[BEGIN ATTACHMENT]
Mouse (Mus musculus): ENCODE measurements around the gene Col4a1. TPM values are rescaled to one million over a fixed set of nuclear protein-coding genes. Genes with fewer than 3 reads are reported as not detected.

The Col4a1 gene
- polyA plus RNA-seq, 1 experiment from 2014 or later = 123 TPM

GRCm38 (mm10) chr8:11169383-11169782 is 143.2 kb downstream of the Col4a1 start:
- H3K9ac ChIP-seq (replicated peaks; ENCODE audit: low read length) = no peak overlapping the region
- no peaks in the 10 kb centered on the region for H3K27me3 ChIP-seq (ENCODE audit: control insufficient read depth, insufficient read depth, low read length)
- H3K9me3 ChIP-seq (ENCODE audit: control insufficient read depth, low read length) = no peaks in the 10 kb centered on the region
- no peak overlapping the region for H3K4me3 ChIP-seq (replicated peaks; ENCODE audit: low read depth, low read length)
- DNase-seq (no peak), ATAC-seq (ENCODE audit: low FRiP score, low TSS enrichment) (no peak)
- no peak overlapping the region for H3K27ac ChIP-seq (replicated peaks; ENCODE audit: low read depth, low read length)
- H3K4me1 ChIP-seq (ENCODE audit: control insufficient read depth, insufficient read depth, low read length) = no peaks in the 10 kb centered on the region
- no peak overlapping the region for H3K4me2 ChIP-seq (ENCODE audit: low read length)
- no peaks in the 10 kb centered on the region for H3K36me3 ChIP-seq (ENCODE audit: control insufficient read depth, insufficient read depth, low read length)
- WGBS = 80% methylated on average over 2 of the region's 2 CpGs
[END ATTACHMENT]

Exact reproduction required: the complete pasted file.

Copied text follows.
Mouse (Mus musculus): ENCODE measurements around the gene Col4a1. TPM values are rescaled to one million over a fixed set of nuclear protein-coding genes. Genes with fewer than 3 reads are reported as not detected.

The Col4a1 gene
- polyA plus RNA-seq, 1 experiment from 2014 or later = 123 TPM

GRCm38 (mm10) chr8:11169383-11169782 is 143.2 kb downstream of the Col4a1 start:
- H3K9ac ChIP-seq (replicated peaks; ENCODE audit: low read length) = no peak overlapping the region
- no peaks in the 10 kb centered on the region for H3K27me3 ChIP-seq (ENCODE audit: control insufficient read depth, insufficient read depth, low read length)
- H3K9me3 ChIP-seq (ENCODE audit: control insufficient read depth, low read length) = no peaks in the 10 kb centered on the region
- no peak overlapping the region for H3K4me3 ChIP-seq (replicated peaks; ENCODE audit: low read depth, low read length)
- DNase-seq (no peak), ATAC-seq (ENCODE audit: low FRiP score, low TSS enrichment) (no peak)
- no peak overlapping the region for H3K27ac ChIP-seq (replicated peaks; ENCODE audit: low read depth, low read length)
- H3K4me1 ChIP-seq (ENCODE audit: control insufficient read depth, insufficient read depth, low read length) = no peaks in the 10 kb centered on the region
- no peak overlapping the region for H3K4me2 ChIP-seq (ENCODE audit: low read length)
- no peaks in the 10 kb centered on the region for H3K36me3 ChIP-seq (ENCODE audit: control insufficient read depth, insufficient read depth, low read length)
- WGBS = 80% methylated on average over 2 of the region's 2 CpGs